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New filmmaker Zhengsheng Wang briefly discusses the production of his short films

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New filmmaker Zhengsheng Wang briefly discusses the production of his short films

September 23
07:00 2019
New filmmaker Zhengsheng Wang briefly discusses the production of his short films

ZhengSheng Wang, born and raised in China, where its unique media culture is growing massively at this day and age, he grew up listening to diverse stories and watching films from various cultures, and found the power of media and contents is fascinating. he motivated to find stories that are worth telling and he has experience in project management and development, producing, capable of creating financial forecast, coverages, analysis, for scripts, stories, and film companies.

Since coming to the United states, he had worked on over 15 short films, including Room 205, which have been selected for different national festivals, as a young Chinese film producer who has lived in the United States for many years. He has been on over 30 sets as a crew member, worked for Hollywood production companies.

Q: How did you come to be involved in this production (who hired you, what work of yours had they seen and which ones, why did they seek you out specifically, etc.)?

A: Zac Chia, the director, he has been a good friend of mine since I came to the State. He taught me a lot of things for the past a few years and I am forvere grateful for that. At that time, he had an idea making a zombie short film, but not a typical zombie story. The story focus a lot on suspensions, plot twists, and parkour. The idea intrigued me instantly, and at that time I did a couple shorts like A Hero For A Day, The Last Silence, I am a person who is organized and get things done, one of the my things is that I always have a plan B for everything, whenever somethings happened, I will fix it then tell the director, don’t want him to stress out. Also, he knows that I can not only help him on the production planning, but also the creative process, we both big fans of suspension films and zombie films, so he thinks we can make a good team.

Q: There is no summary of the plot on imdb. Please give a complete and detailed summary.

A: Racing against time, Phil must find a way to flag down help to save his comatose sister after he encounters a hoard of flesh eating zombies.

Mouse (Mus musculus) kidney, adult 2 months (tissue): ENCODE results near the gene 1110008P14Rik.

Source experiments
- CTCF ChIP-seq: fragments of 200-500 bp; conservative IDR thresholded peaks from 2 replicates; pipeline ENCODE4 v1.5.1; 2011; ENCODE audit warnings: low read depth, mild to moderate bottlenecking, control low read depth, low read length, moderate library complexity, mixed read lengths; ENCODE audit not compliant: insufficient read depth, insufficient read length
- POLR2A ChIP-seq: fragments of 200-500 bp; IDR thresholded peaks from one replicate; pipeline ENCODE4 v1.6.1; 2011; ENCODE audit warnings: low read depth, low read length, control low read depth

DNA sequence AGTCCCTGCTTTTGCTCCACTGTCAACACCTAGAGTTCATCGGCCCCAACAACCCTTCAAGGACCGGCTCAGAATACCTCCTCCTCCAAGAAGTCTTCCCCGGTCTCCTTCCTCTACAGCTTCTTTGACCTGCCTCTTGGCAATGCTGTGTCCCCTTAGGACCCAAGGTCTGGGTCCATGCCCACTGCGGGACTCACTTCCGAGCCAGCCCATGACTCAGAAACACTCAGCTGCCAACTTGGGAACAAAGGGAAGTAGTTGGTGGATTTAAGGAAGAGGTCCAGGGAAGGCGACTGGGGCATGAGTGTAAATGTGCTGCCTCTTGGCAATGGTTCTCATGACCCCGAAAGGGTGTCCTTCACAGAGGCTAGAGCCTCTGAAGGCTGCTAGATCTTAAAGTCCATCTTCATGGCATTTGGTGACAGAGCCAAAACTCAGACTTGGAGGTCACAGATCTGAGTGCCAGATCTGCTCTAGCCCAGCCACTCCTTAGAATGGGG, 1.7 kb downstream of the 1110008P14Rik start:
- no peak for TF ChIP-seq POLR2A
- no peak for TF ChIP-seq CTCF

Start off, Phil stays in the a room with his comatose sister, while the facility is full of zombies. While he is trying to fix the electricity outrage and find a way out, Phil is bitten by a zombie, so he has to make a hard decision. Phil ended up sacrificing himself to secure a safe zone for his sister, whom was rescued eventually and Phil becomes a zombie.

Q: Where was the actual filming location and what was it about it (besides the stagesize) that convinced you that it was ideal? Where the lead actor or actress is so vital to the film, what kind of extra stress does it place on you and the director? How do you keep your director positive in these types of situations?

A: Most of the scenes are shot on a school campus. The budget is limited so we do have to work around it. There is a building on the campus are temporally unoccupied, waiting for renovation, so it gives us a lot of freedom for production. We use the classroom and conference room as the hospital room. And there is already some lab room that can be used. Also, we have access to the basement, so the one building basically covers all the scenes we need, and it’s a smart financial decision.

The lead actor is extremely crucial to this film, because like I said earlier, the short is a zombie film with parkour, so the actor has to complete many difficult stunts by himself, luckily he finds a Lead who is a great actor and is experienced with parkour.

Still, safety is the biggest stress, because we don’t want anyone gets hurt.

We just planned everything out front, and rehearsal many times before the shoot. Just enough preparation clears a lot of things, and will put the director in a comfortable situation.

Q: Please describe your experience working with the director of this film.

A: Inspiring and fulfilling. Zac is such an amazing filmmaker, from the early stage of the script to the actual production, he has a really strong vision to navigate the fil to where it is, and it is truly inspiring. And Zac is super easy to work with, and he understands any practical production issues. The film has many difficulties but we overcome all of them, and in the end, the partnership is fulfilling and satisfying to see what we have accomplished.

Q: Please discuss your interaction with the different cast members (by name).